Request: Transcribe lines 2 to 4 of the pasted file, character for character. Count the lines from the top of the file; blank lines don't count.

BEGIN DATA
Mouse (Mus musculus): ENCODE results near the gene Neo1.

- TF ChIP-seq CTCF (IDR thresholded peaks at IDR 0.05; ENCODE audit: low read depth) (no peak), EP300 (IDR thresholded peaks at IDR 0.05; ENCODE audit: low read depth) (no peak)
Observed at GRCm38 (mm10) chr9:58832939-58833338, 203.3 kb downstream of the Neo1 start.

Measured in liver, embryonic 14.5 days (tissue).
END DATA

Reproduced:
- TF ChIP-seq CTCF (IDR thresholded peaks at IDR 0.05; ENCODE audit: low read depth) (no peak), EP300 (IDR thresholded peaks at IDR 0.05; ENCODE audit: low read depth) (no peak)
Observed at GRCm38 (mm10) chr9:58832939-58833338, 203.3 kb downstream of the Neo1 start.

Measured in liver, embryonic 14.5 days (tissue).